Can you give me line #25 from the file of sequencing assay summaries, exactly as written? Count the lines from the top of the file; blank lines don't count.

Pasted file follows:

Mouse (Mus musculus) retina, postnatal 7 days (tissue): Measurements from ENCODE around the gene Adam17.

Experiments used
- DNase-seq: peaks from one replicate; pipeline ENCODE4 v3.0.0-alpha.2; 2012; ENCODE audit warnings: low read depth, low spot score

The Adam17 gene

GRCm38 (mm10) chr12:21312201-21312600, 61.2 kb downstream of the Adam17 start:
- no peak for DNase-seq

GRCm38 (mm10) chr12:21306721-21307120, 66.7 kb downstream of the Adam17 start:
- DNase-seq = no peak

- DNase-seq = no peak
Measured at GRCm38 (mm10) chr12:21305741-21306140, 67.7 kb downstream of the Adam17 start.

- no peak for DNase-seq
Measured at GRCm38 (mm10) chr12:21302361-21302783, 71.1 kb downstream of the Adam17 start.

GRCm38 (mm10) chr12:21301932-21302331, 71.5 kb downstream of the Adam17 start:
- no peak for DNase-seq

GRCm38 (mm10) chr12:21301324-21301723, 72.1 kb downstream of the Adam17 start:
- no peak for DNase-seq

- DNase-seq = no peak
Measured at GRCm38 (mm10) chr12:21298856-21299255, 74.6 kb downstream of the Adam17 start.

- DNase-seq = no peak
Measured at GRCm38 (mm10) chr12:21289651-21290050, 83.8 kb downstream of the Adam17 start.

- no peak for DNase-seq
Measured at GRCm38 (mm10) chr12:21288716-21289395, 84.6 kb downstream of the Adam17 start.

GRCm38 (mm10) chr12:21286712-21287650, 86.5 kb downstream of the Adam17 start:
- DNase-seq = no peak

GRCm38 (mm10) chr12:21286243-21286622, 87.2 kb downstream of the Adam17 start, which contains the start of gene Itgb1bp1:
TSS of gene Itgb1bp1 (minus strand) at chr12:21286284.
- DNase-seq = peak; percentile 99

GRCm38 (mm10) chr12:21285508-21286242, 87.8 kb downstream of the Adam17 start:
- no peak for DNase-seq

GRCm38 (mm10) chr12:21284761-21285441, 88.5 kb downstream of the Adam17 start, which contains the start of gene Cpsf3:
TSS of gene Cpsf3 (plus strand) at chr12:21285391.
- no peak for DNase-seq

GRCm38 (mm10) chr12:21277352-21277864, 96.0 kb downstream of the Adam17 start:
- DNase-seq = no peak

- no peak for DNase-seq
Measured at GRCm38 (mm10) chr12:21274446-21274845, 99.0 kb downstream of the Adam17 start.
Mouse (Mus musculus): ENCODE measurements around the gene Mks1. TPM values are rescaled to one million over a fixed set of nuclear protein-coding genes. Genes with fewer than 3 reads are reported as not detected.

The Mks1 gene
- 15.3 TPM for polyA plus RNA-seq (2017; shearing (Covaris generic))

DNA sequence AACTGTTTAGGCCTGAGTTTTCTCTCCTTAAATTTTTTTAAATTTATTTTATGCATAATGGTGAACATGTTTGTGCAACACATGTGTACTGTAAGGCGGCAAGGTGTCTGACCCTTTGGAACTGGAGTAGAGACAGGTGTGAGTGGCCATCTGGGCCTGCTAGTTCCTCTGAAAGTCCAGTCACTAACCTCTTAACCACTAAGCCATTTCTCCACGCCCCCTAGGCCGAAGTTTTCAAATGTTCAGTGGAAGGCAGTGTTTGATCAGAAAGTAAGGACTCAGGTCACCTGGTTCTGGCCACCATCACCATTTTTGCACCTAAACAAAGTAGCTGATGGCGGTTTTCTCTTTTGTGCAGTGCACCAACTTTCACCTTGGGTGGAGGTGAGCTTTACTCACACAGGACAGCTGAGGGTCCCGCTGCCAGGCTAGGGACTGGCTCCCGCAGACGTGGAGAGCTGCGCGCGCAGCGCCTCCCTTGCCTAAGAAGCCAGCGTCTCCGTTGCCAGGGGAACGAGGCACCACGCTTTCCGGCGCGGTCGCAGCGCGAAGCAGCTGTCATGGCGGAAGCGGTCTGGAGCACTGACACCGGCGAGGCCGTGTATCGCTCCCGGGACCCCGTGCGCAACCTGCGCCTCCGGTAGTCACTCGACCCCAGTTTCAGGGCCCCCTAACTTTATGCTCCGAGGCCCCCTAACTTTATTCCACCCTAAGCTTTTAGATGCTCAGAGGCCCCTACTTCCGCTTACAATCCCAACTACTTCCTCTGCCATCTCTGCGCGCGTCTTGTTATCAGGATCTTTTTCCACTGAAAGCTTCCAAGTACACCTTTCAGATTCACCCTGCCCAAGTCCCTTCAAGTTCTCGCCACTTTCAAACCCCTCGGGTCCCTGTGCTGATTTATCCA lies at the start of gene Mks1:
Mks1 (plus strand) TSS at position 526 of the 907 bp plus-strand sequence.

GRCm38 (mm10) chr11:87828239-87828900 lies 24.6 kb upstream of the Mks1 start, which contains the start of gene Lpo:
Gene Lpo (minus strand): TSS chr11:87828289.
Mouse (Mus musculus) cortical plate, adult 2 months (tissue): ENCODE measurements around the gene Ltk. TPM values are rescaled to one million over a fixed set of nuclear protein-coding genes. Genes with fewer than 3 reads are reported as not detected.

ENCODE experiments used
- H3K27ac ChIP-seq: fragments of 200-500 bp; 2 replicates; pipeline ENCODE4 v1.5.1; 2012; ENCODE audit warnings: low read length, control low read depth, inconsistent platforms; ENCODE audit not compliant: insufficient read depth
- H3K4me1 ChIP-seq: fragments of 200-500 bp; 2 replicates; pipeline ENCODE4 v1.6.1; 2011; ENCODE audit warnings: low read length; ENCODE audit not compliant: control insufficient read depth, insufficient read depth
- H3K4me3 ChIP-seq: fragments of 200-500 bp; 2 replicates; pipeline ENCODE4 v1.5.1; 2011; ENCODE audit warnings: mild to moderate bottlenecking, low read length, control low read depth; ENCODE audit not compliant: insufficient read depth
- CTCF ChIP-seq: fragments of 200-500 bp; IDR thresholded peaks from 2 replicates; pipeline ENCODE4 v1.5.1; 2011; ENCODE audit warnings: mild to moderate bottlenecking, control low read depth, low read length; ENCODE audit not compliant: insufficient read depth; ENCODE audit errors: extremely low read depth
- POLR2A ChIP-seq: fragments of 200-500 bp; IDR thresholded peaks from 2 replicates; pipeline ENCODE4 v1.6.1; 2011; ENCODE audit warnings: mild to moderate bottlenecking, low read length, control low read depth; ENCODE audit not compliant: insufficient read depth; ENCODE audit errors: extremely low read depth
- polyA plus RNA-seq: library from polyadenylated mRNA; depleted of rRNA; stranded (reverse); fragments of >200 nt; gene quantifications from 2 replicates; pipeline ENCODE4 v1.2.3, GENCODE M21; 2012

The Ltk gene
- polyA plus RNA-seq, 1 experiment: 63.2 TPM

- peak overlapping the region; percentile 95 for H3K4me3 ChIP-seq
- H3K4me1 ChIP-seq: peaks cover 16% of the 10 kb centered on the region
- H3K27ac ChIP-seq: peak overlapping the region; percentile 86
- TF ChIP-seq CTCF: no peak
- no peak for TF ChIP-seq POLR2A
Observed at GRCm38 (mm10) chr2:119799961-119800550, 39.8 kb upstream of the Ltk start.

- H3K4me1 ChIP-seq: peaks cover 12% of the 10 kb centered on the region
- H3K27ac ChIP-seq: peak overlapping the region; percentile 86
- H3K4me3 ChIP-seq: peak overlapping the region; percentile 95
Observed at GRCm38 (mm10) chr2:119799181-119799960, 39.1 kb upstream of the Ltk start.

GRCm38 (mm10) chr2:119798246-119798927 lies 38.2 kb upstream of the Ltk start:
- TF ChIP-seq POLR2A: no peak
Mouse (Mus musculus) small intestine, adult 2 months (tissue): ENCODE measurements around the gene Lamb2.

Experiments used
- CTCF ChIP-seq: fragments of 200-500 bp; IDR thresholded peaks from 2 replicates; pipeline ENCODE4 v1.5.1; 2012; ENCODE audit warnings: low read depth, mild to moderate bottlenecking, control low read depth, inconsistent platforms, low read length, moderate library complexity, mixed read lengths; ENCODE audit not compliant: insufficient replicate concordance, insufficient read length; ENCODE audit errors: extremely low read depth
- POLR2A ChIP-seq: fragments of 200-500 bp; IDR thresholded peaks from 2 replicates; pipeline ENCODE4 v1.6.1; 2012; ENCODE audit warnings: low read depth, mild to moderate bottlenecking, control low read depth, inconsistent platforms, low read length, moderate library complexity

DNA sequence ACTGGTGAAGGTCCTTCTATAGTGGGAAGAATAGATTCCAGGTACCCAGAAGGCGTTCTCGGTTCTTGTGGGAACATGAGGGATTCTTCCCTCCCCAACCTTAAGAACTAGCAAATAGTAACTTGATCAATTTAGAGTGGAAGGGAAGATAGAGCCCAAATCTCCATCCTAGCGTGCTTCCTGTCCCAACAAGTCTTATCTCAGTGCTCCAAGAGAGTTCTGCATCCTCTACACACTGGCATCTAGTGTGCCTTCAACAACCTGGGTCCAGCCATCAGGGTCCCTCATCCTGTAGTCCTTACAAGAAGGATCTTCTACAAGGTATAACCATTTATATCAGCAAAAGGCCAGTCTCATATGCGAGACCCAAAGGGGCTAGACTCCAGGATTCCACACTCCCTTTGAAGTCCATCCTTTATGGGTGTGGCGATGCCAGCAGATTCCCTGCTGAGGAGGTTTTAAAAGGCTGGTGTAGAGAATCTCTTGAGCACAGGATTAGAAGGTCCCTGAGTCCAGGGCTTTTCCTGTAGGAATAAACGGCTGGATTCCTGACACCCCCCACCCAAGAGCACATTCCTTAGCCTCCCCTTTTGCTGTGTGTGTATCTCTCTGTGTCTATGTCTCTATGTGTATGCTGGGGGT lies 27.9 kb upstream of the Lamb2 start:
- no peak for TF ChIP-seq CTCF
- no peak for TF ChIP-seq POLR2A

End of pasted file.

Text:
GRCm38 (mm10) chr12:21286243-21286622, 87.2 kb downstream of the Adam17 start, which contains the start of gene Itgb1bp1: